The third and final senior is the shortest tenured, but had a huge impact of the program is his one year there. Unfortunately for AJ Balta, his season may be over, as a crash into the outfield fence could cost him the final series of the season, and maybe beyond.
Balta is a rarity in college baseball, a fifth year graduate transfer. When he arrived in Fort Worth, Schloss said that he couldn’t remember ever taking on such a player, but with a rash of graduations and early entries into pro ball, the Frogs had a leadership void to fill in addition to a myriad of holes in the field.
Much like Connor Wanhanen, Balta burst onto the scene as a freshman, with a solid first year campaign that got him noticed and named a Freshman All-American. But he, too, struggled over the next several seasons at Oregon, as injuries derailed his second year, though he bounced back by slugging nine long balls and had 47 RBI in 2016. After a disappointing year a season ago, where he hovered around the Mendoza Line and started just 35 games, Balta made a call to Schloss and explored the option of coming to TCU. The California native has been right at home ever since, batting .299, leading the team with 44 RBI, and slugging .471. Most impressive of all, he has just 30 strikeouts on the season, and his ability to consistently make contact has been a valuable weapon for the Horned Frogs in the heart of the order.
TCU is a bubble team at best as they head into their final conference series of the year, but regardless of what happens in Austin and OKC, each of these three men has gone out a winner. And should they get one last shot at the postseason, we can be sure they will give it their all, just as they have since they first put on the purple.
TCU’s offense came alive over the weekend, continuing the hot hitting of last Sunday’s 11 run output against Lamar. In all, the Frogs outscored WVU 21-13 over three games, scoring eight runs in the finale off of just four hits. The lineup took advantage of the wildness of the Mountaineer pitching staff, who issued 24 free passes over the course of the three game set. Comparatively, TCU pitchers walked just seven WVU batters.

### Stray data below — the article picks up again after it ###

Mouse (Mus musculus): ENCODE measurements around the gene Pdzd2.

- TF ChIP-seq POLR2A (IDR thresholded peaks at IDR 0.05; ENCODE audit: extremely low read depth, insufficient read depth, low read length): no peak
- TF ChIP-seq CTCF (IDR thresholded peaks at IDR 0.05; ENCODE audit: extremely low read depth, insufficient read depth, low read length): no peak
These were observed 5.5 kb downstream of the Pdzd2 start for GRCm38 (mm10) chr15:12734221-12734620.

The Not Totally Sure:
After being so thoroughly dominant over the past two weeks, the TCU rotation looked decidedly human over the weekend, allowing nine runs on 13 hits across a pedestrian 13 innings of work. Nick Lodolo and Jake Eissler struck out 11 combined, while Haylen Green - in a purposely short effort - struck out none and walked one. But Sean Wymer made his return, and looked okay in his five innings of work, scattering six hits, allowing three runs, and fanning six. Charles King had an excellent weekend after struggling so mightily in a start against Texas Tech, pitching in back to back games and allowing just one hit in the process.
Even if both Feltman and Wymer elect to go pro as expected, TCU is loaded for the foreseeable future when it comes to the pitching staff. The brightest light in this dimmed season has been the emergence of the sophomore studs, and the excitement over a freshman group that might be even better down the line.
Durbin Feltman has yet to throw a pitch in a game since being shelved with blister issues, and the return of the country’s best closer for this weekend’s series in Austin is in doubt. Additionally, the Frogs could be without their hottest bat and best outfield defender, as AJ Balta left the game after crashing into the outfield fence in right, hard. His return is questionable as well, and that means for both players, their TCU career could be over.